“You’re on Candid Camera!”

You may remember the name Alan Funt and the catchphrase, “You’re on Candid Camera!” For those uninitiated, Candid Camera is an American hidden camera/practical joke reality television series that involved concealing cameras filming ordinary people being confronted with unusual situations, sometimes involving trick props, when the joke was revealed, victims would be told the show’s catchphrase, “Smile, you’re on Candid Camera.” It seems now that Alan Funt should be the next Mayor of London, as it has become the surveillance capital of the world. With one camera for every 14 people in the city, it is thought that you may be seen by as many as 300 cameras in one day. Now while the accepted idea has been that this surveillance was in place to reduce crime it seems that only  3% of the crimes are solved using closed-circuit television.

So why are Londoners being recorded everywhere they go, more than anywhere else on earth. One may also ask the same reason why Google and other internet companies are tracking us. While the idea that this is solely so that companies can market their products and services to us does sound plausible, the fact is they are tracking our every move, as a recent New York Times article noted, you are being tracked almost every moment of the day to almost your exact latitude and longitude. Now while it would be pretty to think that this is all to give us the convenience of having what someone else thinks we might need brought to us, it begs the question, is this anything that we as humans really need? Is there not something to be said for the quest of anything in one’s life? By the same measure, what is the need for Londoners to be tracked from place to place? Unfortunately, the more plausible truth is that someone is profiting off all of these transactions, either in financial currency or in the manipulation of power. You can control people by controlling the options that they have to choose from and by manipulating the ideas of what is acceptable to be “safe”. Anyone who has children has used the , a method of controlling the choices of a child to make them feel as if they have power over a very controlled outcome, for example, “You can wear either the red or the blue t-shirt to school” rather than a myriad of choices. While we may not like the idea that we are being controlled like children, we should like even less than we are being surveilled to also keep us under control. Surveillance is expensive and why should we be surprised that London, the financial capital of the world, the wealthy are doing everything to keep their status protected. You can control what you can predict, and how do we learn to predict but by watching past behavior.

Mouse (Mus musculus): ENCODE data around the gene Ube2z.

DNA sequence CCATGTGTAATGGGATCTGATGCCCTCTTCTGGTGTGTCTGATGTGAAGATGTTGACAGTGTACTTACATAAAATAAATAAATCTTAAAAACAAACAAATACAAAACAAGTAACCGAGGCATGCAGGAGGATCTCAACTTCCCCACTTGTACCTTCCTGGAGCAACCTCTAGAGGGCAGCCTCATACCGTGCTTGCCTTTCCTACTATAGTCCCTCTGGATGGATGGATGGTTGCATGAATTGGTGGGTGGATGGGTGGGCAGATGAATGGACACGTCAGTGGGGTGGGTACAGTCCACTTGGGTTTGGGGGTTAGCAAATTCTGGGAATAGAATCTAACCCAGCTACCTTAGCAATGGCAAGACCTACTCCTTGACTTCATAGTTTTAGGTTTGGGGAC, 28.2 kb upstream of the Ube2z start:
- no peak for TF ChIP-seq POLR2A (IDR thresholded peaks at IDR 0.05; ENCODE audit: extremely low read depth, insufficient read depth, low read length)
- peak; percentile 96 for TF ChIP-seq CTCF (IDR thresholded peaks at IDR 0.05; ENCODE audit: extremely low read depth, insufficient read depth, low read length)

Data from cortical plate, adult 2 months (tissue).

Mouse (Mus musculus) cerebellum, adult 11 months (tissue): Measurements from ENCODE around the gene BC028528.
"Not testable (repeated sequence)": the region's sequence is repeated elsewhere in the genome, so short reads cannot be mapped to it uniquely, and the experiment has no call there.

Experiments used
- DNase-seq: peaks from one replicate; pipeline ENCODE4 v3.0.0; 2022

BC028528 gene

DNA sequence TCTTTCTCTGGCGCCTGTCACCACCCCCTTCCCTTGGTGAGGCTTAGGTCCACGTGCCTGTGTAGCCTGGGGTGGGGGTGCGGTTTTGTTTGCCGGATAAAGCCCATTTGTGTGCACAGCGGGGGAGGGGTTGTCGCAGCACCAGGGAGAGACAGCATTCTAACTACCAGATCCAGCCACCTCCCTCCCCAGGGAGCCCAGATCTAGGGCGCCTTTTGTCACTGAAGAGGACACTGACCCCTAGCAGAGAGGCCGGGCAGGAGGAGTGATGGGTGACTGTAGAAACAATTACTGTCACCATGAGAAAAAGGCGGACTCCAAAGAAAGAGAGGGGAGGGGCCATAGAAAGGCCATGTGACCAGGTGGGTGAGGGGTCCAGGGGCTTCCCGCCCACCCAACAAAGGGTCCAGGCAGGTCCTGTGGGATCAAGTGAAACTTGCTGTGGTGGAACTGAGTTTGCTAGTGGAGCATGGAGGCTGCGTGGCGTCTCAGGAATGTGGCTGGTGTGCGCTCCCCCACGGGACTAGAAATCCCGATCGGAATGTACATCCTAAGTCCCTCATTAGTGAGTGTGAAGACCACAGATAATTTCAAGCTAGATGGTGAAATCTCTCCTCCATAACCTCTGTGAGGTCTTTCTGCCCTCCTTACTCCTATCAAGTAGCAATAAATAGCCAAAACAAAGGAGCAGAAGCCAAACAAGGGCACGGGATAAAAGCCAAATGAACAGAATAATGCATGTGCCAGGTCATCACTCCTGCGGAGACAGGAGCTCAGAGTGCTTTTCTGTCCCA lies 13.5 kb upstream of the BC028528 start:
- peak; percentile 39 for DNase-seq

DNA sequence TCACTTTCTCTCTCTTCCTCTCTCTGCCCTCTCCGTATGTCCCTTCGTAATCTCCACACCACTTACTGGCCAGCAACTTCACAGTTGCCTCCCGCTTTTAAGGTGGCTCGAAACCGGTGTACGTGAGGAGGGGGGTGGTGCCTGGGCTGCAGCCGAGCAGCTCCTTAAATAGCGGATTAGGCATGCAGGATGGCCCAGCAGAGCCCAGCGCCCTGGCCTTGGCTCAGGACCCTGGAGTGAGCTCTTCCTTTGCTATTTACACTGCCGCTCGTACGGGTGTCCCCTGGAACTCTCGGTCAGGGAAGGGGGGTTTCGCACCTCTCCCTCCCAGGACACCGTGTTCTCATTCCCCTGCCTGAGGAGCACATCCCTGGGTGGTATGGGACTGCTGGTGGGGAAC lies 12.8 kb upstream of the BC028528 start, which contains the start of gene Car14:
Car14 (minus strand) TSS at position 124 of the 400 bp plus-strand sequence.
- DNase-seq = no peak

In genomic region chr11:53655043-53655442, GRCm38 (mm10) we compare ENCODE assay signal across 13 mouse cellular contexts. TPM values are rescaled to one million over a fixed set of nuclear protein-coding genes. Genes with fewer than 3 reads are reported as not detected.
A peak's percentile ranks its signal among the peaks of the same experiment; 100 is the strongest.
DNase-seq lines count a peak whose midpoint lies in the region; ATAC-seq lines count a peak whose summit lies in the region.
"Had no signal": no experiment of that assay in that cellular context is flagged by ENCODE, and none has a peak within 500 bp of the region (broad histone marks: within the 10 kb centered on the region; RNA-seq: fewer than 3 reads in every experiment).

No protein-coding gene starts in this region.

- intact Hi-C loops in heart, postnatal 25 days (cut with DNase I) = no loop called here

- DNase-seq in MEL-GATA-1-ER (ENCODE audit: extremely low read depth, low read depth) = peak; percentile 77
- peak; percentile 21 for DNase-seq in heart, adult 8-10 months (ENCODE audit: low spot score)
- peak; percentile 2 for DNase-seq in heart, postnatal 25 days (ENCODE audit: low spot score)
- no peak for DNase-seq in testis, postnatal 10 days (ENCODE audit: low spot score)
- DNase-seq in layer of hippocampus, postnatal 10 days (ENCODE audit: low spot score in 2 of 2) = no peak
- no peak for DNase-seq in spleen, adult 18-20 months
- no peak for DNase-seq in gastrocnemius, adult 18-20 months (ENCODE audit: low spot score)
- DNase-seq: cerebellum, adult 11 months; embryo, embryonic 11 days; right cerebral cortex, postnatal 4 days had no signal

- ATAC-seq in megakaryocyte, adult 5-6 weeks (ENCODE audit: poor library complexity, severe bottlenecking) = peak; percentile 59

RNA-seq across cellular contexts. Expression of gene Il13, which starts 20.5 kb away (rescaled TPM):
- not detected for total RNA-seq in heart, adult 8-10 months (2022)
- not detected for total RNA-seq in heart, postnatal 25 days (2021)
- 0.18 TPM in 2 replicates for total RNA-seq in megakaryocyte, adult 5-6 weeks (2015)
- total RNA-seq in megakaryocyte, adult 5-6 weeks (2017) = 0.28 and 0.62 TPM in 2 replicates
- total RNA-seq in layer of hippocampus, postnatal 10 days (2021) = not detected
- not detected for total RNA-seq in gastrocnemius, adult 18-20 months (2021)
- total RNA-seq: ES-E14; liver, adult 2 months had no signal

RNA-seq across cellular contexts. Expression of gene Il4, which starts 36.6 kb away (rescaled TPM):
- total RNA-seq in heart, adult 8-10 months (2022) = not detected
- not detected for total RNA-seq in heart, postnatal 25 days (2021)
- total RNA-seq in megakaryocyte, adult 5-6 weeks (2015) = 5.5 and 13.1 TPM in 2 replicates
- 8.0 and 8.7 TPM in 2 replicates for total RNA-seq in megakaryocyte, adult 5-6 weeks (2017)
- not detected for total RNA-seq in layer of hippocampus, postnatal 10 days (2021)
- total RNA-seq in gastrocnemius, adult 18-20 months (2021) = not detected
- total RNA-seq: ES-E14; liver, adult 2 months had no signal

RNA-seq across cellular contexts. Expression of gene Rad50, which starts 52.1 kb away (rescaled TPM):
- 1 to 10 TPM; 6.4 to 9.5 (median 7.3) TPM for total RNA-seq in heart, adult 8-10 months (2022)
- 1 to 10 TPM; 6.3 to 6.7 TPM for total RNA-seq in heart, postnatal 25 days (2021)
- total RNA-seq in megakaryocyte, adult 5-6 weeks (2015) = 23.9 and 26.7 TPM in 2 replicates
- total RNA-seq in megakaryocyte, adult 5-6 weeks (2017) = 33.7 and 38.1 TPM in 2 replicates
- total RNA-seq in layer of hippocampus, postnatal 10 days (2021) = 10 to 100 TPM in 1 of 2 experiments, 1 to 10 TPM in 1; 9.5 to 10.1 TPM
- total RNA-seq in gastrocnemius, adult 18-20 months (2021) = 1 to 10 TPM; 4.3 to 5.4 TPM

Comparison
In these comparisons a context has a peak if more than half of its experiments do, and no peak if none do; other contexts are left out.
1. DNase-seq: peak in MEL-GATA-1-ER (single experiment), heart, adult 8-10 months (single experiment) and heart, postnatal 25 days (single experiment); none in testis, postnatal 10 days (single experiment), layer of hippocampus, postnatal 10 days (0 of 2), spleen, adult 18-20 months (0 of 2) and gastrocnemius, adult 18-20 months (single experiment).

Now there are those who may think this is all being too cynical but then, what would be the other choice, that we are being watched over by benevolent machines and the wealthy whose concern is our highest good? Yes, that must be it…